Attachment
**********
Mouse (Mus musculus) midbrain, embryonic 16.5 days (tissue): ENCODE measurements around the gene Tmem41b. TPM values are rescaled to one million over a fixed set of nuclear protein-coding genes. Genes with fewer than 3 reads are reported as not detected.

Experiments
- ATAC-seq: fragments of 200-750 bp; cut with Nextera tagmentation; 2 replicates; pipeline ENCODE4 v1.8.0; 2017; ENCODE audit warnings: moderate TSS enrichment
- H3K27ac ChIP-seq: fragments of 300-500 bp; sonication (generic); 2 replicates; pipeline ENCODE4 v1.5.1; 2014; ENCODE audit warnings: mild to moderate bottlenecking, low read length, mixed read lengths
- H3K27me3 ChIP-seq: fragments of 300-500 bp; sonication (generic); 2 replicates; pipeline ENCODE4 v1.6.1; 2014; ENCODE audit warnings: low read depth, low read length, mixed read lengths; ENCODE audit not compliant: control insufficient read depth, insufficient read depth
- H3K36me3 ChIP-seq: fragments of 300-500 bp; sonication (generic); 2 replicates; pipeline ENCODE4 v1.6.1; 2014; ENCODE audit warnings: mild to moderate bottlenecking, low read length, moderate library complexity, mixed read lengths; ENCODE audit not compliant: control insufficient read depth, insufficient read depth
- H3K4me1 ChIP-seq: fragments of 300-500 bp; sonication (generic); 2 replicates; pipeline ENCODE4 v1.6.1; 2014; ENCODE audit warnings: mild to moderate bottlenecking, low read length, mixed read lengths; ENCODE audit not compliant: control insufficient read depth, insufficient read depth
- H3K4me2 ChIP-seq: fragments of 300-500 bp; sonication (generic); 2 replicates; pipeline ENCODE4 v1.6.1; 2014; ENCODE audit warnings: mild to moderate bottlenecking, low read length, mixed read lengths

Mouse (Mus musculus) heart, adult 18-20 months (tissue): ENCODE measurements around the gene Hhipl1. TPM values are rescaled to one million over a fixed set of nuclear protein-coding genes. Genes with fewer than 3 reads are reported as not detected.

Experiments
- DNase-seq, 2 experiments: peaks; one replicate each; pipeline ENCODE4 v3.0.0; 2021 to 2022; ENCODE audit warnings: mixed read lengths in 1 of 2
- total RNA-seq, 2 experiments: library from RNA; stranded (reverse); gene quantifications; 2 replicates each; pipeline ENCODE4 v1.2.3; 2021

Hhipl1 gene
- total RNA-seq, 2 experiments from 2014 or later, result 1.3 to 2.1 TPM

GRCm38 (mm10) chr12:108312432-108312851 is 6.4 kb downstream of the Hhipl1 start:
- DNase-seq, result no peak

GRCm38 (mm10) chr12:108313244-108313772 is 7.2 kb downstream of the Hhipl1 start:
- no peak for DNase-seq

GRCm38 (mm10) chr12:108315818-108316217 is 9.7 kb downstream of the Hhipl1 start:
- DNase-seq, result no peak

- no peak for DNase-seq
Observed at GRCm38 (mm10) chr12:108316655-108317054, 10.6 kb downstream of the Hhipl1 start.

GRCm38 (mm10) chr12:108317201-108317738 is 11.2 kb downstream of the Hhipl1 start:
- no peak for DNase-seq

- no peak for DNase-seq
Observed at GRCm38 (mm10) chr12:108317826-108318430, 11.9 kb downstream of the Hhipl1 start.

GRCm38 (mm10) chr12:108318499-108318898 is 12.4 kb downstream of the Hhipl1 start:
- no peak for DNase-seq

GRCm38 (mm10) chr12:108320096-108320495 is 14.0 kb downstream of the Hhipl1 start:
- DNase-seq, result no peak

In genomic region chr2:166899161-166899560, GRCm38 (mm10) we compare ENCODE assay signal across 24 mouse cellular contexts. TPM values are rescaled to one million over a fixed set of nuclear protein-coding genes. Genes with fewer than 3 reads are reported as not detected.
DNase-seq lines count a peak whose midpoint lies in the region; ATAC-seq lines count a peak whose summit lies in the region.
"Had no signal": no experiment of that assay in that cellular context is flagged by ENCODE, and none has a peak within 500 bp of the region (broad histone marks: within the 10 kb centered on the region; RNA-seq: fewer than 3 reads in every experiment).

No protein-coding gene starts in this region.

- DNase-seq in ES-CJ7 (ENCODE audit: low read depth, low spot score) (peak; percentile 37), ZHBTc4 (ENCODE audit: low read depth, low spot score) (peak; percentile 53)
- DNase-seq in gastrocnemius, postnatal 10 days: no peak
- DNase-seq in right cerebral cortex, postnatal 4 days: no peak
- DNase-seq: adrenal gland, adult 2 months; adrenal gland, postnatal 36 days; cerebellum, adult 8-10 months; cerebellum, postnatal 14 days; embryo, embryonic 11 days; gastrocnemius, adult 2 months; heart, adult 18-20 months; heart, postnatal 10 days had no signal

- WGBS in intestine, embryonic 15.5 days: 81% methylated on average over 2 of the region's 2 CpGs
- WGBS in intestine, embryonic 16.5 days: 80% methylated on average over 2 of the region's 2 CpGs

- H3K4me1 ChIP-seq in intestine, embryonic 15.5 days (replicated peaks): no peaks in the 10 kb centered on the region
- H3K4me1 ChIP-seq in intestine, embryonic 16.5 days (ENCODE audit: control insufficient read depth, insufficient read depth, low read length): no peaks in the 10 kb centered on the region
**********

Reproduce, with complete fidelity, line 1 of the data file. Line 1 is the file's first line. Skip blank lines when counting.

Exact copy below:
Mouse (Mus musculus) midbrain, embryonic 16.5 days (tissue): ENCODE measurements around the gene Tmem41b. TPM values are rescaled to one million over a fixed set of nuclear protein-coding genes. Genes with fewer than 3 reads are reported as not detected.